CAUTION: Mensuration talk ahead. Click away now if buying tampons for your wife/girlfriend/daughter makes you uncomfortable. Read ahead if you want to better understand the challenges of a woman on the trail...but you have been forewarned--I'm not holding back with describing the reality of what it's like.
Sometimes I wonder if my body wants to sabotage me. Why is "Aunt Flow" such a bitch? She always shows up just before the vacation, special occasion, long trip...pretty much any time she can get in the way and make you miserable. You mark your calendar, count out days to try to work around her, but no. Here she is, a whole week early. "SURPRISE, aren't you glad to see me?!"
Thank God my fourth day brought me to the town of Cascade Locks, Oregon. This is the home of the famous "Bridge of the Gods", where the PCT crosses over into Washington. I was so excited/nervous about walking over it...but first things first. I had to find a store, and head directly for the "feminine hygiene" isle.
|Oregon is really concerned that you don't get lost|
|Had to get a burger too, of course|
But I have to admit, I was geeking out too. (Can I say "geeking out" about hiking?) I thought about what a thru-hiker experiences as they cross--it must feel a bit like a right of passage. I felt it a little too...even as a big fat fake. ;)
I knew as I started Washington's "section H" that I shouldn't expect much. Most hikers heading to Canada skip the first 21 miles altogether and instead march 14 miles up the highway where they can easily connect again at Panther Creek. Descriptions I read included "not great views, loads of poison oak, rocky trail, dry waterless stretches"... pretty much misery on a plate. But I was avoiding snow, and getting my 9 day goal in, so I just excepted that this was part of the deal. And besides, misery is what makes a hike great! Serve me up!
|Beautiful wildflowers made up for the ugly power lines.|
|This is kind of nice...|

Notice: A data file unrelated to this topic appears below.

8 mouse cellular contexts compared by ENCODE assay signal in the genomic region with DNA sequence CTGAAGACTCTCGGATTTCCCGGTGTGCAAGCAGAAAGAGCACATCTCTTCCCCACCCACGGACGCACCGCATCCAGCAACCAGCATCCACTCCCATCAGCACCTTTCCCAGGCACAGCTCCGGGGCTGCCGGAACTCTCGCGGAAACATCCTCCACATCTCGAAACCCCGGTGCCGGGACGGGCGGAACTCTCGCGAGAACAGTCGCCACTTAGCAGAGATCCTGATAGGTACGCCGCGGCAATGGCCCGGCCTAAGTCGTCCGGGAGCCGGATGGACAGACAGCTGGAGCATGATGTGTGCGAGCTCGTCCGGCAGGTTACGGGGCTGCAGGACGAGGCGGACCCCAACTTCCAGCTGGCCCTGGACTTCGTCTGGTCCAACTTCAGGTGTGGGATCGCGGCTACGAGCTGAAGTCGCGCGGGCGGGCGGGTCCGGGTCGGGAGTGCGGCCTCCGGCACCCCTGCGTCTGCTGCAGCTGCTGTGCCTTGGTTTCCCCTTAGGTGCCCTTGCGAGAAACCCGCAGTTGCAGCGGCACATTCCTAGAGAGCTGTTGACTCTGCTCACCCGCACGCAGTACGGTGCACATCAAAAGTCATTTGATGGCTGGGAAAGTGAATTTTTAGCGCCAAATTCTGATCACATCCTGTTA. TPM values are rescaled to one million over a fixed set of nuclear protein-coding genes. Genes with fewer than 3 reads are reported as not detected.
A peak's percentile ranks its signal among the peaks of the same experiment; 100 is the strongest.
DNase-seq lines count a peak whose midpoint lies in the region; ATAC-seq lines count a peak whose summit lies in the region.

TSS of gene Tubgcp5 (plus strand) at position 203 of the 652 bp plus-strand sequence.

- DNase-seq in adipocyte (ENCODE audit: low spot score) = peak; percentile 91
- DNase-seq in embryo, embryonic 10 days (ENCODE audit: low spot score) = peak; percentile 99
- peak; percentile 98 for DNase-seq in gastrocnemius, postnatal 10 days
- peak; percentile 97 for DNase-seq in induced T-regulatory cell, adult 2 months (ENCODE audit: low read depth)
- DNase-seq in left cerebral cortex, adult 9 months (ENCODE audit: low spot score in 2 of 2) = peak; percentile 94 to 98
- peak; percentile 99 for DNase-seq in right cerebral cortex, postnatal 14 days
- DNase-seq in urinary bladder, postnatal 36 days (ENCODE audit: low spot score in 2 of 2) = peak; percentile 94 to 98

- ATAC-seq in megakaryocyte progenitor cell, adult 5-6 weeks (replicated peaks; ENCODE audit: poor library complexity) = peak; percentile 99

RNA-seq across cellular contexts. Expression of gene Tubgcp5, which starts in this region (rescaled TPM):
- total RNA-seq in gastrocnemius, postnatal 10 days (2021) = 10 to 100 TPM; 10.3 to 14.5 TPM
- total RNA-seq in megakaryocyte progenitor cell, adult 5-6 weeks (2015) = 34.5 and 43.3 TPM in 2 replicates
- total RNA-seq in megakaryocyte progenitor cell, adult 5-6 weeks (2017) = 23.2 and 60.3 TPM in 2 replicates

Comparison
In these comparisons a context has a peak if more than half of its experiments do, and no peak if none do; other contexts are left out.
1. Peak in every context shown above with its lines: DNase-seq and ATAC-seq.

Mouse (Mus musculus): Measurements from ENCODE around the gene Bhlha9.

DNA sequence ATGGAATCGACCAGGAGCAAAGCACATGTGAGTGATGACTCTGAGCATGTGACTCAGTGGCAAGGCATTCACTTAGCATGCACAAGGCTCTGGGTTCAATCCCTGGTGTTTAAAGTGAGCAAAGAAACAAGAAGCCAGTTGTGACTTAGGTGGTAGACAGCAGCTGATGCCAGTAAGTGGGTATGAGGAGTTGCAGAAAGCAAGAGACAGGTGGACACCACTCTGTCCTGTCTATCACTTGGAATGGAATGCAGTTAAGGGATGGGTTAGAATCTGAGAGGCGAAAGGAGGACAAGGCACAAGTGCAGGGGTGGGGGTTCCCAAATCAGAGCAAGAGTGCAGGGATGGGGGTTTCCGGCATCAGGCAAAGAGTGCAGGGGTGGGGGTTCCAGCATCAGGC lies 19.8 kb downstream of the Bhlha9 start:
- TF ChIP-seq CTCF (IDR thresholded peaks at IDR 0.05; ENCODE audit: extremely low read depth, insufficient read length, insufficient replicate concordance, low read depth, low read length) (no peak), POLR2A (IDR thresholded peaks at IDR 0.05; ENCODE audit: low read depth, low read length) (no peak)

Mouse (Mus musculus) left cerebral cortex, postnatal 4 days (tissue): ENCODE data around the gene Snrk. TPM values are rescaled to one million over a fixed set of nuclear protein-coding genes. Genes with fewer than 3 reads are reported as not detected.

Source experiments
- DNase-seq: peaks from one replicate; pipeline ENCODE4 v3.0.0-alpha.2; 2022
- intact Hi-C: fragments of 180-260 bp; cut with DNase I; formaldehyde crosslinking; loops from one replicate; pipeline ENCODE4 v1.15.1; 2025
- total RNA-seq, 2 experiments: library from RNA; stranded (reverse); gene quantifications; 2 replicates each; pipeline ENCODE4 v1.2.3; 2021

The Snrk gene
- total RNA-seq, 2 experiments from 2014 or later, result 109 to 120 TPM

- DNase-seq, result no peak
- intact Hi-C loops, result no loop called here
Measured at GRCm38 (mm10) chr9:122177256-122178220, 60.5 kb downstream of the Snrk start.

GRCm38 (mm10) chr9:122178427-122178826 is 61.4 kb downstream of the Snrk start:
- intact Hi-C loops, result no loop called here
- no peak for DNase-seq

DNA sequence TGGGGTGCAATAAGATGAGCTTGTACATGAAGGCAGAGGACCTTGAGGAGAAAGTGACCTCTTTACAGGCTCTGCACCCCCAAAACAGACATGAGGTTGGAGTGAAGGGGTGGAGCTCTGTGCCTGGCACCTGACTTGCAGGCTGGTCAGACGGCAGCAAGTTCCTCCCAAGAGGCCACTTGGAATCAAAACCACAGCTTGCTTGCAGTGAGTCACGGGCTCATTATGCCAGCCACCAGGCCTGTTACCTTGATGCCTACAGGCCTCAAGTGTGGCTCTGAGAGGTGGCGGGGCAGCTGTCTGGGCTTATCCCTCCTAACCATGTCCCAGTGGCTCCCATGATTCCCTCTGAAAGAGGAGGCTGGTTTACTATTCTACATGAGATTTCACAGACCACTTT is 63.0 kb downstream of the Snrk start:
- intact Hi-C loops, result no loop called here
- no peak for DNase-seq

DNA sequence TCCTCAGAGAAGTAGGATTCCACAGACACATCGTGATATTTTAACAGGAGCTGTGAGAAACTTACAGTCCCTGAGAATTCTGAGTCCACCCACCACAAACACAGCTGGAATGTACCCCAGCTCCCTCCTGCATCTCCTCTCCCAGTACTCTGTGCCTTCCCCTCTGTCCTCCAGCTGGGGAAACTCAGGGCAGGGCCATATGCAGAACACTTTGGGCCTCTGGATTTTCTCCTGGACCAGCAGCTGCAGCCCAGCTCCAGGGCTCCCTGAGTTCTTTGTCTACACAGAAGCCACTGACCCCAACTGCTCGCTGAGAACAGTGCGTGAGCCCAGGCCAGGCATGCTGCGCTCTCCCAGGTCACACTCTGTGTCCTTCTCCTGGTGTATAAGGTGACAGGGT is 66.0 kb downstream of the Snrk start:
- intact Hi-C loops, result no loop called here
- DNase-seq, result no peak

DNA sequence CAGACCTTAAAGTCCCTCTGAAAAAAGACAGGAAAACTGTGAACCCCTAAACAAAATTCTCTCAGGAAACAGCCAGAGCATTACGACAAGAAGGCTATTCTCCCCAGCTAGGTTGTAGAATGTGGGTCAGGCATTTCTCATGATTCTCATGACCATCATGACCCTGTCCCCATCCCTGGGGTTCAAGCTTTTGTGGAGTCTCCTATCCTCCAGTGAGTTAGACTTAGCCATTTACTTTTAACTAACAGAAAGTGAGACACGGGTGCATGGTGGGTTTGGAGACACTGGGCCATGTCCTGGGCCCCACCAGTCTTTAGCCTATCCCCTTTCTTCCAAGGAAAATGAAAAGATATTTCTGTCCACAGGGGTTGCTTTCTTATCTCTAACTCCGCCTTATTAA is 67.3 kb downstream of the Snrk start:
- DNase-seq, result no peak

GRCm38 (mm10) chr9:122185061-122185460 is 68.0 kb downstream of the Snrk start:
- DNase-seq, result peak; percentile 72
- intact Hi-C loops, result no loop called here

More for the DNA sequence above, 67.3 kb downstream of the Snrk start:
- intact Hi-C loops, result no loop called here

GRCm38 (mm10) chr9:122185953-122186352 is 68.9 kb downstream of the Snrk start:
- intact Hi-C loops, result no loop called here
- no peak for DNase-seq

|Unlike Oregon, Washington only gives a|
tiny little shit that you don't get lost
|A view of the damn|
The next day, Aunt Flow followed me hard. Again, as much as I prefer having some other hikers around, this time it was a comfort to be alone. Stopping to pee is bad enough...stopping to pull out my cup and dump it, attempt to clean it, and then shove it back in and wipe all the blood off my hands...that is another show altogether. For those who are wondering what a cup is; it's the only way to survive when you are bleeding like a stuck pig. Supposedly it will hold 8 hours worth of menses, but for those of us who are blessed to be pre-menopausal and are having a "full shed" kind of day, it will get you through an hour or two at best; but that is way better than stopping every 20 minutes to change a tampon.
Besides being upset with my period, this day felt like I would never stop going up. Relentlessly up and up and up. I let out a sob when I looked at my watch, thinking I had been going for hours when it had only been 20 minutes. This is when I learned lesson # 54: For heaven's sake, just stop and take time to collect yourself when you feel overwhelmed. I know this seems obvious, but I really don't like to take breaks. I pride myself with my "slow and steady wins the race" determination. When I'm feeling frustration, my ego tells me to keep going so I can "earn" the privilege of stopping at my destination. But this trip really taught me it's okay to be slow AND take your time. What a relief!
|Again, good job with the signage, Washington!|
|The good thing about "up", is it usually brings you|
to the views.
|More clearcutting and forest roads, but at least there's|
a good view of Mt. St. Helens!
|So many wildflowers! I can't get enough!|
That night was bad. I was too scared to leave my tent, but thankfully I was so dehydrated I didn't have to pee. (They weren't kidding when they said "dry waterless sections"--we're talking 11 miles!) But what do I do about this ridiculous amount of blood? I couldn't use my cup, unless I wanted to go out and add to the predator bait; so I reverted to the tampons and the 20 minute change. But is having zip locks full of gore in the tent any better than having a circle of blood around it? I didn't think so.
And then I heard it. That's called a cliff hanger. :) Next time.